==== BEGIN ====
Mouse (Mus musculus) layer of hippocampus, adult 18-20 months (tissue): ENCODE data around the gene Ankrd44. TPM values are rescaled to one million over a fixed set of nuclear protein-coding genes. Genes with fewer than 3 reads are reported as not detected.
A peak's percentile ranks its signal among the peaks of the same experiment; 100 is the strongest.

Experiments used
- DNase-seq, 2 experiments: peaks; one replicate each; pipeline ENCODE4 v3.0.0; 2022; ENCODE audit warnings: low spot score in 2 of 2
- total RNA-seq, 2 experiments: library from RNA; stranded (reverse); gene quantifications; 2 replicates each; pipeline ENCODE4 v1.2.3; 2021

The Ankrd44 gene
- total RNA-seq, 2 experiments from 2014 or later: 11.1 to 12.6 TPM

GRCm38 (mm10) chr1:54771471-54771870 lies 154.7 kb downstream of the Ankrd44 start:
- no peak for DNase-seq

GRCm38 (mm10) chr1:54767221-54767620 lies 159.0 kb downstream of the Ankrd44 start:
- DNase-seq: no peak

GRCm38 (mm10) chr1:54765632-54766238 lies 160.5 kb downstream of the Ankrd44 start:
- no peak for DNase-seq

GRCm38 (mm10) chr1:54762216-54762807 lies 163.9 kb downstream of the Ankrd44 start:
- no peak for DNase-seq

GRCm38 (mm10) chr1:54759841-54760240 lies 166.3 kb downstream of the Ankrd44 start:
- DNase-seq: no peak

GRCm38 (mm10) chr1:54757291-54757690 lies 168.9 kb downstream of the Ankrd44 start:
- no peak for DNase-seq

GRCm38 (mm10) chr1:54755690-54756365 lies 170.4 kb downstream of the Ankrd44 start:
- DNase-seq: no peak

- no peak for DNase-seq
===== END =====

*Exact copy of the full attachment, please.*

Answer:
Mouse (Mus musculus) layer of hippocampus, adult 18-20 months (tissue): ENCODE data around the gene Ankrd44. TPM values are rescaled to one million over a fixed set of nuclear protein-coding genes. Genes with fewer than 3 reads are reported as not detected.
A peak's percentile ranks its signal among the peaks of the same experiment; 100 is the strongest.

Experiments used
- DNase-seq, 2 experiments: peaks; one replicate each; pipeline ENCODE4 v3.0.0; 2022; ENCODE audit warnings: low spot score in 2 of 2
- total RNA-seq, 2 experiments: library from RNA; stranded (reverse); gene quantifications; 2 replicates each; pipeline ENCODE4 v1.2.3; 2021

The Ankrd44 gene
- total RNA-seq, 2 experiments from 2014 or later: 11.1 to 12.6 TPM

GRCm38 (mm10) chr1:54771471-54771870 lies 154.7 kb downstream of the Ankrd44 start:
- no peak for DNase-seq

GRCm38 (mm10) chr1:54767221-54767620 lies 159.0 kb downstream of the Ankrd44 start:
- DNase-seq: no peak

GRCm38 (mm10) chr1:54765632-54766238 lies 160.5 kb downstream of the Ankrd44 start:
- no peak for DNase-seq

GRCm38 (mm10) chr1:54762216-54762807 lies 163.9 kb downstream of the Ankrd44 start:
- no peak for DNase-seq

GRCm38 (mm10) chr1:54759841-54760240 lies 166.3 kb downstream of the Ankrd44 start:
- DNase-seq: no peak

GRCm38 (mm10) chr1:54757291-54757690 lies 168.9 kb downstream of the Ankrd44 start:
- no peak for DNase-seq

GRCm38 (mm10) chr1:54755690-54756365 lies 170.4 kb downstream of the Ankrd44 start:
- DNase-seq: no peak

- no peak for DNase-seq